If you’re going to ride bicycles, you’re going to need some pumps. Sure, you can get by by going to gas stations, borrowing friends’ or your shop’s tools, but that will get old in a hurry. Fortunately, there are a ton of options out there including the latest crop of shiny air pressure adjusters from Bontrager. Offering pumps for portability or permanently stationed in your garage, the Super Charger floor pump and Air support HP Pro hand pump look good on the outside – so how do they work on the inside?
Cycle through for more details.
As Bontrager’s top of the line floor pump, the newest iteration features an aluminum construction with a sturdy trianglular base. The pump has a long stroke, but doesn’t seem to really push air until about halfway through. Because of this, the pump is really more suited to higher pressures as it keeps the amount of force needed to pump past 100 psi down to a minimum. The pump works fine for larger volume mountain bike tires, but there are other pumps that push more air, faster.
At the top of the pump is very large, easily readable 2.5″ gauge with gradients every 5 psi up to the 160 psi max. In addition to being easy to read, the gauge seems fairly durable. This is especially important for pumps with high mounted gauges as the pumps tend to fall directly on the gauge when knocked over.The pump features a large, ergonomic handle with co-molded rubber grips to keep things comfortable, while providing a perch for the pump head when not in use.
Equipped with an Auto Select head, the pump will fit on presta or schrader valves automatically with the flip of the locking lever. In this case the lever is quite large offering a good amount of leverage – though if you have a tight fit with whatever wheel you’re working with, it may be a little on the big side (kid’s tires or stroller wheels come to mind). The head has a built in pressure relief valve that will allow you to easily take out pressure if you added too much. Attached at the end of a 45″ rubber hose, the Super Charger offers a long reach if the bike is in the stand or on the rack.
No matter how good the base is, as mentioned, you’re still going to inadvertently knock over your pump but Bontrager’s base is pretty good. Built with 3 lobes, each with a rubber gripper, the sturdy aluminum base gives plenty of support when getting on it at the handle.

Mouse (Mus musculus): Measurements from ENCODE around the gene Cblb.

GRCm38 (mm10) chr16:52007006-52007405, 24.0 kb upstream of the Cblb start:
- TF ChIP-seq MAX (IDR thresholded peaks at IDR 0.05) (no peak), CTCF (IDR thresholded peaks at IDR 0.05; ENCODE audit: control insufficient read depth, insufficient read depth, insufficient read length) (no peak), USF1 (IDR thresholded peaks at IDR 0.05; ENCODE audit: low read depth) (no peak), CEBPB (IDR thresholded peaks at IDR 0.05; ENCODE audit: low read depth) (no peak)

At $109.99 the Super Charger is on the higher end of pump prices, but with rebuildable internals it seems like a solidly built pump that should last. Mountain bikers and fatbikers might want to check out pumps that are higher volume, but if you inflate both road and mountain bikes on a regular basis, the Super Charger has proven to be easy to use, and quite durable.
At this point it seems like most pump manufacturers have a hand pump design with a flexible hose. That’s for a good reason – they work, and place less stress on the valve reducing the chance of breaking the valve during vigorous inflating. Bontrager’s Air Support HP pro is a high pressure hand pump aimed at the road segment with two sizes, L for frames, and S for jersey pockets.
The S is pictured here, and houses the hose inside the barrel. When you’re ready to use it, unthread the braided hose from the barrel and extend. The hose is captured in the pump, so there is no need to thread it onto the pump. The chuck is then threaded on the valve (presta only), so you can pump away. The S has a pretty short stroke, but pushes enough air that you won’t be there all day. It’s one of the better working smaller road pumps that I’ve tried, and to this day hasn’t unthreaded the valve core of any tubes or valves. The pump is capable of 120 psi, of which around 100 psi is realistic with moderate effort.
Obviously, anyone looking for presta and schrader abilities should look elsewhere, but if you’re looking for a small pump that packs a punch for your jersey pocket, the $44.99 Air Support HP Pro S is one to consider. Each pump also includes a mounting bracket for under your bottle cage if you would rather mount it on the bike instead.
Finally, if you’re in need of some tire levers, Bontrager’s lever features an angled tip to get under tight beads. The levers snap together for carrying, and have a spoke hook on one end – pretty standard for most tire levers. These aren’t my favorite tire levers to date, but they’re certainly not the worst. One thing is for sure – if you break these, you’re probably doing it wrong. The levers feel very stout, and after changing a number of tight, tubeless tires, look like new. Bontrager levers retail for $3.99 a pair.